April 2015

cc: Rudolf Vlček
cc: Rudolf Vlček

Recently Scott Greenfield wrote about David Aylor’s rather noisy departure from accused murderer, Michael Slager’s case. So much went wrong and was analyzed in the post. But there’s one piece of it that I want to emphasize here. Mr. Greenfield writes:

It’s hard to blame Aylor for being sucked in by Slager’s lie. Clients lie sometimes. And just as a more experienced lawyer might ask the client whether he really wants his lawyer to be the stupidest guy in the room, the less experienced lawyer might not question whether his client is being forthright. He may rely on his client’s denials. But then, he might also take those denials and do the one thing that commits them to posterity: shoot off his mouth.

When the New York Times broke the video, Aylor’s world spun on its axis. Two critical things happened simultaneously. The first was that Aylor realized that he had gone out on a limb for Slager, and the limb just broke.

Overall, I love representing clients. On most days, I love being a lawyer. I like winning cases, whether the “win” comes in the form of an acquittal, a dismissal, a reversal, or simple damage control. But I long ago took the advice of a colleague who is now on the bench.

As a young lawyer, I asked this older criminal defense lawyer how he handles situations where the client insists on knowing whether the lawyer believes the client’s story. That lawyer told me that he tells the client that he is completely “agnostic” about the truth of anything that anybody says in a case. He would tell his clients that he does not believe anybody. He doesn’t believe the client. He does not believe the cops. He does not believe the witnesses who claim that they have information. He enters the case with a neutral believe about everybody’s version of the events. He explained to the client that he was most effective by not getting attached to anybody’s version of the events, even the client’s.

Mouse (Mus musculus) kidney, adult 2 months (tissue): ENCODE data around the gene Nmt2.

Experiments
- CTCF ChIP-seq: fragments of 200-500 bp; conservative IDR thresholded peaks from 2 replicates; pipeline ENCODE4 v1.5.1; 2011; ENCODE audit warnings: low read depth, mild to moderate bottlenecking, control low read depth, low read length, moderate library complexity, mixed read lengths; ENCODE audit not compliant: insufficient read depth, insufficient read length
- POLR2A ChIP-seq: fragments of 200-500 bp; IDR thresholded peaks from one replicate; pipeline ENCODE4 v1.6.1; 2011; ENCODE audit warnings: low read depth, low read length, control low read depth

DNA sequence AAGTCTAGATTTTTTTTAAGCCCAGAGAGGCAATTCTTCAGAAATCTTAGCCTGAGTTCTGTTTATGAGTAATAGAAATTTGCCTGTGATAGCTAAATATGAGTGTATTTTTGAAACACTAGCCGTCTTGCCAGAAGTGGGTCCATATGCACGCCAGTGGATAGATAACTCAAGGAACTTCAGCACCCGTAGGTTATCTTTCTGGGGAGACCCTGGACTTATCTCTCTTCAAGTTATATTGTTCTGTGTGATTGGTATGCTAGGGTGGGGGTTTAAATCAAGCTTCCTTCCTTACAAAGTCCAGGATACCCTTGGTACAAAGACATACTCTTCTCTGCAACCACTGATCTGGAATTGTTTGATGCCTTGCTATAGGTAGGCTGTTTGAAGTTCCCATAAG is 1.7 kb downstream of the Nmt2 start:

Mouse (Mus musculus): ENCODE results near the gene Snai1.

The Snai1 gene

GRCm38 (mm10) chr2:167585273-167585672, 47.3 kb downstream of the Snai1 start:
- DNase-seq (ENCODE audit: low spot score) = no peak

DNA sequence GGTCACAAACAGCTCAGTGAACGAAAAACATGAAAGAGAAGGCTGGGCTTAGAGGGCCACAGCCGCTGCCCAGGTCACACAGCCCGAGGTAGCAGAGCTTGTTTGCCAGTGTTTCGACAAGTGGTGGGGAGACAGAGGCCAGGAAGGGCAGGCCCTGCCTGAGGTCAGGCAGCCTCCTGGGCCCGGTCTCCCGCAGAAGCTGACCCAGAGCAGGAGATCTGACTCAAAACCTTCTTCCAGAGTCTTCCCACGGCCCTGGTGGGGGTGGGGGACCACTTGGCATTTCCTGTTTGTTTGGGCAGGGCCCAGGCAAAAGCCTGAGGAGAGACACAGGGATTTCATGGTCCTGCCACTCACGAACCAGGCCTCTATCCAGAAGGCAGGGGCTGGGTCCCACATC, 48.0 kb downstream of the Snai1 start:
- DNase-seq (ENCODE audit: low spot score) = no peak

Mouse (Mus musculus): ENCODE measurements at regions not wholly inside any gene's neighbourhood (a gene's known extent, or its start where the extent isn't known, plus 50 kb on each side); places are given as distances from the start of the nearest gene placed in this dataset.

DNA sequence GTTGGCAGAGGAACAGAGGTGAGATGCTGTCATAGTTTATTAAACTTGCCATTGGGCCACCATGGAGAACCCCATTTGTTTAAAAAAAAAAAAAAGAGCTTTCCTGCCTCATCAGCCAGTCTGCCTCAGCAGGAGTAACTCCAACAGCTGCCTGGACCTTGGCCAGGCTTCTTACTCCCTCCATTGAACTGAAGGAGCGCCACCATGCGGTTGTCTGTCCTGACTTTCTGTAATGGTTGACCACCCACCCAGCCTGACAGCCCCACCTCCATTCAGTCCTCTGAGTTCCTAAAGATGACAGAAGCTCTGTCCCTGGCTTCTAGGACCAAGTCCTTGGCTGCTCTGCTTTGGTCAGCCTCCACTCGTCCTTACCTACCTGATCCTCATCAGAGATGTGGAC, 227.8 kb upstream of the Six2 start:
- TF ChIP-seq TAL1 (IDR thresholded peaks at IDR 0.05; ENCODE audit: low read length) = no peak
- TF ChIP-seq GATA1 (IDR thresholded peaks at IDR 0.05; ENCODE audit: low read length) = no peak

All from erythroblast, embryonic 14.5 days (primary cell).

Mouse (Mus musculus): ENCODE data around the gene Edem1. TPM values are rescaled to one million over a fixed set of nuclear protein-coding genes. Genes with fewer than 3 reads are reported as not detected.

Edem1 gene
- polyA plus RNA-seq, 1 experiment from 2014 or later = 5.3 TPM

I adopted this approach, and it has served me well. It has prevented me from saying things to a judge or opposing counsel that I may later regret (I haven’t been perfect on this point. And I have said things I regretted for other reasons from time to time). I have had the flexibility to change defenses as the discovery comes in and as my investigation has unfolded. I have been in a position to put the client on the stand one day or to refrain from doing so. And, there have been times when I have spared myself the embarrassment of making a really ridiculous declaration to a client that we both would have known was ridiculous.

Take this approach and you also avoid finding yourself where David Aylor found himself. In law, when dealing with the media, opposing counsel, or a judge, there is more danger in saying too much than there is in saying too little. Think of it like a reporter. Generally, reporters will not publish something unless they can get that fact from more than one source. This rule of thumb is perfect. Before telling judge at a bond hearing that your client has no arrests or prior felony convictions, ask the client for her criminal history. But also go the next step to obtain the client’s criminal history. Clients sometimes don’t know or don’t quite remember what their criminal history is. Never tell the media that your client will be vindicated. I assume that you already do not make promises like that to the client, right? Tell the media that you are going to work hard and complete your own investigation of the facts and that it is premature to comment on how this will all turn out. If you make a claim regarding a legal principle in court, have a highlighted case to show the judge.

You never have to extricate yourself from a limb that you never climb. And there is no reason to take what your client says and run with it. Mark Bennett wrote an excellent post about this business of clients who want you to believe them. His words are well worth repeating.

You have told me repeatedly that you are innocent. You don’t mean “legally innocent”—that is, unconvicted—but “factually innocent.” I don’t know whether you’re telling me the truth or not (people lie to me all the time), but please know that it doesn’t matter to me. It won’t decrease my fee, and it won’t make me do any better job.

You might wonder whether I believe your protestations of innocence. Don’t wonder. At this point, I listen without judgment. I neither believe nor (unless your story is bad to the point of incredibility) disbelieve. You don’t want a dumb lawyer, so if you are factually guilty, you don’t want a lawyer who is dumb enough to believe you when you lie to him. And you don’t want a lawyer who thinks it’s his job to judge you, so if you are factually innocent, you don’t want a lawyer who is judgmental enough to care.